Why food waste crisis is a critical environmental problem in Southeast Asia?

Food has a very high degree of complexity. It is a vital component of all societies, something we must survive, and an enjoyable activity. Sadly, a large portion of its production and consumption cause additional issues including food waste and loss. Though this is a global issue, there are particular considerations when attempting to comprehend and address food loss and waste in Southeast Asia. The majority of lost food finds its way into landfills where it decomposes in the absence of adequate waste management. Additionally, food loss and waste result in the vast waste of resources required to create food, mostly through agriculture.

The international community has pledged to cut food waste in half and minimize food loss throughout supply chains by means of Sustainable Development Goal 12 Target 3. Approximately 61% of total garbage originates from homes globally. This is also true in Southeast Asia, where the average household wastes 82 kg of food annually. However, regarding food loss and waste, Southeast Asian food systems differ significantly from one another. 

Amount of food waste in the region

Southeast Asia’s population is predicted to increase from 670 million in 2020 to 750 million by 2035, a 12 percent increase. The region’s volatile climate and fast population expansion will increase food consumption by 40% by 2050.Food waste happens along the entire supply chain of the food industry, from the field to the fork. Food loss, or food wasted before it reaches the point of sale, is just as important as post-consumer waste, which makes up 47% of all food waste worldwide. Food loss is a major concern in Southeast Asia.

The results of the most recent poll conducted by Singaporean research company Blackbox, which involved over 8,500 participants, were startling and enlightening. Just 5% of the participants confirmed that they recycled food. This insignificant number illustrates a stark and unsettling discrepancy between the extent of the food waste issue and the degree of dedication and engagement displayed by the general population in addressing it.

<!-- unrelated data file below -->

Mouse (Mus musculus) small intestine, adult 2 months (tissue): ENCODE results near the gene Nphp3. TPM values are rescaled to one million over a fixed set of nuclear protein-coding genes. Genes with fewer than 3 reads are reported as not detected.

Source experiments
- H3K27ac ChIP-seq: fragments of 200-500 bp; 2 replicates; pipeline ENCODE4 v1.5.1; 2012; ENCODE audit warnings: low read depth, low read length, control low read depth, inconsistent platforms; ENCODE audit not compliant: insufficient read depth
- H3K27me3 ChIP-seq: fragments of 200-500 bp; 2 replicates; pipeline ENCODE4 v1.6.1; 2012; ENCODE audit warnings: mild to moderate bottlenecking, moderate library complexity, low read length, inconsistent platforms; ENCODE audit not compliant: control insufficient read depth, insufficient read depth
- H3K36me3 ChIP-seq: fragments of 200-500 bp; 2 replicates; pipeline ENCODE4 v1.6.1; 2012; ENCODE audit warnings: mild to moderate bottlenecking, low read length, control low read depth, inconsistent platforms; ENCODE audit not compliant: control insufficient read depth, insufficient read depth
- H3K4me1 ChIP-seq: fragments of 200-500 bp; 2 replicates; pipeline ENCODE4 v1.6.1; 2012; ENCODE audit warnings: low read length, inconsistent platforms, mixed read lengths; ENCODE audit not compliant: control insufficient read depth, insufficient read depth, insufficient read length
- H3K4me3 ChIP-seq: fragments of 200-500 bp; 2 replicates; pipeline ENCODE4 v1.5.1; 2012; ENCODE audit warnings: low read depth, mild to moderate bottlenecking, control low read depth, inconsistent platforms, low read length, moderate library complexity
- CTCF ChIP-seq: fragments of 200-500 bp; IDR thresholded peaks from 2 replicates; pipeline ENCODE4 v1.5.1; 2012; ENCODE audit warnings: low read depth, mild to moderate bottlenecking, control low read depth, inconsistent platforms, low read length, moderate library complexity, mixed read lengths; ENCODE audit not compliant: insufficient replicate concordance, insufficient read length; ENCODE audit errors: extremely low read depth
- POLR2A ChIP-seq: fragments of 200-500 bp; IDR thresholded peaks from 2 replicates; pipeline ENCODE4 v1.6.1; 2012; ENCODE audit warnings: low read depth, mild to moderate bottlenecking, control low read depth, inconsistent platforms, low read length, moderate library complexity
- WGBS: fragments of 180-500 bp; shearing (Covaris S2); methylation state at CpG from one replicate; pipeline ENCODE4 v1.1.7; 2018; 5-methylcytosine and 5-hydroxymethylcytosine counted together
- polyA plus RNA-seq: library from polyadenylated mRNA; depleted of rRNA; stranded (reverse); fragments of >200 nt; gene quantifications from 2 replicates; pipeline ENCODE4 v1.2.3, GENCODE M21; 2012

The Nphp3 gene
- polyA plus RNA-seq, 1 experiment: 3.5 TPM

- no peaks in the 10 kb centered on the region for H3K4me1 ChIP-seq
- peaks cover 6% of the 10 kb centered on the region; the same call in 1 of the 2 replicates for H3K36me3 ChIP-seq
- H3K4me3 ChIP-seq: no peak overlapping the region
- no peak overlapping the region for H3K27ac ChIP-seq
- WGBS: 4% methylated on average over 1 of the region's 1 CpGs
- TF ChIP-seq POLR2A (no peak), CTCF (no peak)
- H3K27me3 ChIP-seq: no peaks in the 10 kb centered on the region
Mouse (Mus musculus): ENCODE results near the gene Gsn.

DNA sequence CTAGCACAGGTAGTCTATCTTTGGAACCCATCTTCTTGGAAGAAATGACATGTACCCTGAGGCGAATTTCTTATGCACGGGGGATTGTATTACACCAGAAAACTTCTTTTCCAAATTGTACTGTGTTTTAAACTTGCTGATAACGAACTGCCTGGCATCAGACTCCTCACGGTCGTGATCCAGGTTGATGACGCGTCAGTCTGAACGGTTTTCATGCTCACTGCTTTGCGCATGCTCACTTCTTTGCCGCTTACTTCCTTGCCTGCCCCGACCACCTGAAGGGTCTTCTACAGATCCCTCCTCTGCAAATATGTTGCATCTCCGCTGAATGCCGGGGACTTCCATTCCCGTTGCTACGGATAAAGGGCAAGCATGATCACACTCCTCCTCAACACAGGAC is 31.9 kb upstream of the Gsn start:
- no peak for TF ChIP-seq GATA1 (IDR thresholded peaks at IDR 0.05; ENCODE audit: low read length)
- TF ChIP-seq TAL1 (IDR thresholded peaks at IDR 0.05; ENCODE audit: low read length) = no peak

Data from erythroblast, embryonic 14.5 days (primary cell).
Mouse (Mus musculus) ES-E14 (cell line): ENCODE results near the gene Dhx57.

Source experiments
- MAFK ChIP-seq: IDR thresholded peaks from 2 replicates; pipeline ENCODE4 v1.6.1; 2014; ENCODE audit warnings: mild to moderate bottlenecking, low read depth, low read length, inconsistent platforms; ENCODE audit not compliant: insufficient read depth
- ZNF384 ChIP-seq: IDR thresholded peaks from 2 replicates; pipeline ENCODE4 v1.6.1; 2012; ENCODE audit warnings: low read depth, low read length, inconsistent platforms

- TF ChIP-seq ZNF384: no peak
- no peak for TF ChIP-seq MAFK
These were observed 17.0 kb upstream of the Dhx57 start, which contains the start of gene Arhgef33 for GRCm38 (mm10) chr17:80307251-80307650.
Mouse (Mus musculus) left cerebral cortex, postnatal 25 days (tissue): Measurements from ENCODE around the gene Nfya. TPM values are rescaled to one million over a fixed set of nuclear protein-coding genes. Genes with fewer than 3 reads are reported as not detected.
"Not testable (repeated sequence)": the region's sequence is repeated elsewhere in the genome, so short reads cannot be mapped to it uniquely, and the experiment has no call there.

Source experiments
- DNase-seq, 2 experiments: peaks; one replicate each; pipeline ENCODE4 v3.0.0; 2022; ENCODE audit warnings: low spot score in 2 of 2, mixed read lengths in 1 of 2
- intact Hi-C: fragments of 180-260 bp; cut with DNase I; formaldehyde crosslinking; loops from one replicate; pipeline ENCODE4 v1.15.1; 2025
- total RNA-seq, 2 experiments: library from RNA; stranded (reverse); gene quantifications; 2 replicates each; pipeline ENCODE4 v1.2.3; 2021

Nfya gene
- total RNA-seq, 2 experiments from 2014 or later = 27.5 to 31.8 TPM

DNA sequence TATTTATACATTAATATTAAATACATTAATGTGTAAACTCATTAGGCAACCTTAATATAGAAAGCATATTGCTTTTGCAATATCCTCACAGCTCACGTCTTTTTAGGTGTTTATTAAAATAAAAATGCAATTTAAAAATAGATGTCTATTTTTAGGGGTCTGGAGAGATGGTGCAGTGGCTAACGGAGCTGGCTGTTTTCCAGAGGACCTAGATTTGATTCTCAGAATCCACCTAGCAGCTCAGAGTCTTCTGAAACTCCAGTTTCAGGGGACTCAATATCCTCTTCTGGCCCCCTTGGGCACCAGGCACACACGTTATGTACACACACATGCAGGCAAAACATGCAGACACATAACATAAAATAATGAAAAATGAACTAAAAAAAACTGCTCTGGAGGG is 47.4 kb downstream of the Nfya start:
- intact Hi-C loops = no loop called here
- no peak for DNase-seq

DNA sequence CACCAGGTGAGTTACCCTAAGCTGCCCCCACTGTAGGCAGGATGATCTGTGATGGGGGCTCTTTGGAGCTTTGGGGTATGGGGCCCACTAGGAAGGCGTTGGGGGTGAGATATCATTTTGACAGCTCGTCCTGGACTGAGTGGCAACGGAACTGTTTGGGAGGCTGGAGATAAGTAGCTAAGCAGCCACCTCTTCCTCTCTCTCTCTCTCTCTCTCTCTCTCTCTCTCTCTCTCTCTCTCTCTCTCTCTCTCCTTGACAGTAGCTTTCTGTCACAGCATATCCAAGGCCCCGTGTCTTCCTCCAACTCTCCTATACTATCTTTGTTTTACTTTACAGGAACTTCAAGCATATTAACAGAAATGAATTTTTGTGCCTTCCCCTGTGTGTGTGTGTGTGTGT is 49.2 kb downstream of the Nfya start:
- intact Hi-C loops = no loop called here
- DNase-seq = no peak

This highlights the need for comprehensive public awareness campaigns as well as initiatives aimed at fostering a culture of responsibility and proactive participation in the fight against food waste among Southeast Asians. It also reveals a gap in community awareness and engagement that needs to be immediately bridged.

Lack of proper waste management system

Despite efforts to address the issue, most food and recyclable trash in Southeast Asia ends up in landfills or open dumps. Governments around the region are working to encourage consumer adoption of recycling, as rates are much below 50%. Despite official efforts to discourage dangerous practise, such as Indonesia’s Waste Management Law of 2008, open dump sites are the standard in many parts of Southeast Asia. In fact, current sanitary landfills are becoming open dumps due to rising consumption rates and a lack of resources to control the flow of garbage to landfills. These locations provide significant risks to nearby residents’ health, safety, and environment.

Post-harvesting: one of the food waste problems